Diagnoses of chronic gut conditions in women and childen are on the rise, according to a new study.
Bad news, mamas. According to a new study, women are almost twice as likely to have GI-related issues than men.
Consumer health-care company Amino looked at two years' worth of data from nearly 5 million Americans who were diagnosed with chronic gut conditions in 2014 and 2015, and found that 74 percent of irritable bowel syndrome (IBS), 70 percent of celiac disease, 68 percent of gallstones, and 60 percent of acid reflux diagnoses are among women.
The outlook is not much better for our kids. More teens are having tummy troubles today, too. Ulcerative colitis and Crohn's disease diagnoses more than doubled from age 14 to 20, and IBS diagnoses more than tripled from age 14 to 20.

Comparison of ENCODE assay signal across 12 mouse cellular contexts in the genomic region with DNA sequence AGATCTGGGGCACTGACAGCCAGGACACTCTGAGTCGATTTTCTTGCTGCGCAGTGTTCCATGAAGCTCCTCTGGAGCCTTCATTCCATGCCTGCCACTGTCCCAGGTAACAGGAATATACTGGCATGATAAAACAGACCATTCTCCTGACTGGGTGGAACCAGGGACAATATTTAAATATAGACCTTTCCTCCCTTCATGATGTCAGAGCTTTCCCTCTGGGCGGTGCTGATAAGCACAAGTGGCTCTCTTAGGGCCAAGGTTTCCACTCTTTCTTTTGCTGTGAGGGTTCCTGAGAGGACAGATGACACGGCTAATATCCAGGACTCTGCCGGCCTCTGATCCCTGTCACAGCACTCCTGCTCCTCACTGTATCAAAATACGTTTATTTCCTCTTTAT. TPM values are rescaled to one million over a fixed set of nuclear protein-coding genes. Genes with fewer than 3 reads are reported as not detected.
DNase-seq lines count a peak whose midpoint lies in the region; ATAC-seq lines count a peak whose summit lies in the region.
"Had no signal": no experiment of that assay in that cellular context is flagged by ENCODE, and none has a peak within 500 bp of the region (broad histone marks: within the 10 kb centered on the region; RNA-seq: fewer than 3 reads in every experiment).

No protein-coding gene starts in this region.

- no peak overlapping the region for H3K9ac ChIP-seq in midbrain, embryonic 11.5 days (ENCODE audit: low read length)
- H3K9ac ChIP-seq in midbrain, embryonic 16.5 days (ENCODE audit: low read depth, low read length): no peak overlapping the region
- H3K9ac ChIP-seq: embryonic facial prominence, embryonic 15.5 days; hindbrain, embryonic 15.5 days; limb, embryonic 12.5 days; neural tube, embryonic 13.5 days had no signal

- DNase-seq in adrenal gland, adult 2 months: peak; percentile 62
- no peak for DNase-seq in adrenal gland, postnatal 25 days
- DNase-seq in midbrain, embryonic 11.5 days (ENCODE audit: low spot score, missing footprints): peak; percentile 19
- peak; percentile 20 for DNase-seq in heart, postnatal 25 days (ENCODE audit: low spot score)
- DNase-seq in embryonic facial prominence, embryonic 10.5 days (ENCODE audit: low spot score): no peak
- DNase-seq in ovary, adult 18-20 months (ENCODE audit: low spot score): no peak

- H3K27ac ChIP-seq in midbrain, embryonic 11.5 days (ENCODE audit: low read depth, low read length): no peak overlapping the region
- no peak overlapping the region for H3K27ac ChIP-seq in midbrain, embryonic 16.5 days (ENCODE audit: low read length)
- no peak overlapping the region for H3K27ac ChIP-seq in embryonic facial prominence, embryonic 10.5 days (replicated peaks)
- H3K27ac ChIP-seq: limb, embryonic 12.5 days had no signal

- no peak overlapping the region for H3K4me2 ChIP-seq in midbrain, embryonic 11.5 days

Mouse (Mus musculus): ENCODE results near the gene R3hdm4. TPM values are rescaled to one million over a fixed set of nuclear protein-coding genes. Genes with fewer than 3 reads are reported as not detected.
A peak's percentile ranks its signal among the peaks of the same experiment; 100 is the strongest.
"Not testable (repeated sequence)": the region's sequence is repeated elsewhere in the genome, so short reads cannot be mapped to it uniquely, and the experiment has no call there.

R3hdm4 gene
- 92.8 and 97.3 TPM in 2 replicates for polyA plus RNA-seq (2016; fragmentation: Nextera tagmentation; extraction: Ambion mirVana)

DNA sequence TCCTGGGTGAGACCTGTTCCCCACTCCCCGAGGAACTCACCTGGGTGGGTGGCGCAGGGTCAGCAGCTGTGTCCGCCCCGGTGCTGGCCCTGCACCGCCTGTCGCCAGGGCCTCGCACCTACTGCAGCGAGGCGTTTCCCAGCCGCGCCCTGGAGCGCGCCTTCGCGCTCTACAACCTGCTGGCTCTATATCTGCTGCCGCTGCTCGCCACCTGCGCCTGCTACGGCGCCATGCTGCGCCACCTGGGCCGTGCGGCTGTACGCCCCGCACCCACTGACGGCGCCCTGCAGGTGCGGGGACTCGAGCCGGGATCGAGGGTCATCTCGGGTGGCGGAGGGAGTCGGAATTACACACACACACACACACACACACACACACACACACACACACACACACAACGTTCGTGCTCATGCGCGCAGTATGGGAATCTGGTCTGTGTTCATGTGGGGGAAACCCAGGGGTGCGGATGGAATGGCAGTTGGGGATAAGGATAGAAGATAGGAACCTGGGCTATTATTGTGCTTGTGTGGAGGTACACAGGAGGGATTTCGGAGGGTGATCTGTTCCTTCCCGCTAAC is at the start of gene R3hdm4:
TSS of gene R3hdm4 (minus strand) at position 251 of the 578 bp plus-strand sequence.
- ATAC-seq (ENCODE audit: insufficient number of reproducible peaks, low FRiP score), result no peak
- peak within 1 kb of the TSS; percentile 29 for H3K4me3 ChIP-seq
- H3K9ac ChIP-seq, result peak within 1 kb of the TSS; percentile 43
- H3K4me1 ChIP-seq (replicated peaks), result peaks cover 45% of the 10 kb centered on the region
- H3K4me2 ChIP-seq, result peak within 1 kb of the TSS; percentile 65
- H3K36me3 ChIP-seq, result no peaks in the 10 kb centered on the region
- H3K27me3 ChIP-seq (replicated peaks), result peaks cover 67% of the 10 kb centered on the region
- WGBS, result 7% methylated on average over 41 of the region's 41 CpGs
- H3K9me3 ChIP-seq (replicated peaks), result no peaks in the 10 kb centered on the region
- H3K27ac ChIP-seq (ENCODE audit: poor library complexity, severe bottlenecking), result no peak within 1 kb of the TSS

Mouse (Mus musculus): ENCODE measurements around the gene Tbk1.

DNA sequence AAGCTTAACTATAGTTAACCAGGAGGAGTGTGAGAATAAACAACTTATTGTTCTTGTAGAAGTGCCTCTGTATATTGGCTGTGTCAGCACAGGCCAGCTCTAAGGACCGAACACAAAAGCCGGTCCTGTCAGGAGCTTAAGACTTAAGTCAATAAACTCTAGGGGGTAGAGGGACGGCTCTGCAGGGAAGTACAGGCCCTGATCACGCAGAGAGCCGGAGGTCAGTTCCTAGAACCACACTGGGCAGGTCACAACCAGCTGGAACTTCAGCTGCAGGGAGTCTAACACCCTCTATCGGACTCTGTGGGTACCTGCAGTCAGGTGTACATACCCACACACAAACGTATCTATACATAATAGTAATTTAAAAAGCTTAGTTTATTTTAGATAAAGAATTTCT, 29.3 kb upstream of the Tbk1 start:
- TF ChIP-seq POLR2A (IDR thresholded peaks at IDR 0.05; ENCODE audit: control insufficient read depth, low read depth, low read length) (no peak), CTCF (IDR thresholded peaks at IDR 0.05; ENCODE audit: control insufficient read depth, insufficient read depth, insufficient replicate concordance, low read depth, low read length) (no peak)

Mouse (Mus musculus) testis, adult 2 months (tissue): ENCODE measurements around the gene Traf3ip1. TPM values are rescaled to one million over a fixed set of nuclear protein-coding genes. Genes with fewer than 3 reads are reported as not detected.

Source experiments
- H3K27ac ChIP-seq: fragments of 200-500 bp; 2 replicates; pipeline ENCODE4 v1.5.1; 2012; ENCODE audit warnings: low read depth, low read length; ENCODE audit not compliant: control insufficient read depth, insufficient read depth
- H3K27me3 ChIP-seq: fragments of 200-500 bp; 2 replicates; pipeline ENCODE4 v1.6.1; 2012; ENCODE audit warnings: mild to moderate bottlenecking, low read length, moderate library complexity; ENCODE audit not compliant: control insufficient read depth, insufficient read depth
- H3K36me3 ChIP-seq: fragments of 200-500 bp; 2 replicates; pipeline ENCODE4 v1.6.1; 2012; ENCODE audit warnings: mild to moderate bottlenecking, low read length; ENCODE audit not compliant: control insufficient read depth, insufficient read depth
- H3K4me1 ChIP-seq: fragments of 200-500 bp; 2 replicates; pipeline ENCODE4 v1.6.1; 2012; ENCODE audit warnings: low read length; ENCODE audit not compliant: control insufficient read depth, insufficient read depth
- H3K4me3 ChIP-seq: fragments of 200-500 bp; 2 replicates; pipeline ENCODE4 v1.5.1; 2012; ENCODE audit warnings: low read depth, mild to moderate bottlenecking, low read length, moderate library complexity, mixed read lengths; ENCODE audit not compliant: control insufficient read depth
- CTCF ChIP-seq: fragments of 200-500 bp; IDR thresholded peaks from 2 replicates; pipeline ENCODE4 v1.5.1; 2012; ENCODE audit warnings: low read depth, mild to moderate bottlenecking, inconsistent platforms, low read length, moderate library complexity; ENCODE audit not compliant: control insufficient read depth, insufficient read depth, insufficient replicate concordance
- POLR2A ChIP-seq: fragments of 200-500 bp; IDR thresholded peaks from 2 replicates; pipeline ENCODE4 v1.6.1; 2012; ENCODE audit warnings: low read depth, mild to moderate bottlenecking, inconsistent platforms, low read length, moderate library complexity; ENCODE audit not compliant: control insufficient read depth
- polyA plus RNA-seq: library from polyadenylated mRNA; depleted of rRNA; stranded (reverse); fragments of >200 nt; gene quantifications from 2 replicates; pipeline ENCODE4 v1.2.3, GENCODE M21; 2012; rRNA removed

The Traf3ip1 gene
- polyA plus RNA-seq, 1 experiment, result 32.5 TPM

What's causing the spike? Doctors aren't really sure. But Maneesh Singh, M.D., a third-year fellow in gastroenterology at UCSF, points to fluctuating hormones during puberty as a possible factor for some gut conditions like Crohn's and colitis. He added that poor growth, weight loss, and delayed puberty may also be red flags for certain gastrointestinal conditions among teens.
Some diseases did skew younger in age—like Celiac, where diagnoses tripled from ages 2 to 7. And some skewed older—colon cancer diagnoses tripled from age 45 to 60.
And here's some more bad news: The study found that people with chronic gut conditions often have other health issues, too. For example, patients with IBS are 10 times more frequently diagnosed with lactose intolerance than patients without IBS. And those with Crohn's are around four times more likely to have B12 vitamin deficiency. Seems unfair, doesn't it?
But hey, if you've been having tummy troubles, you're definitely not alone. And be sure to talk to your doctor ASAP.
To learn more about the study, head to Amino's website.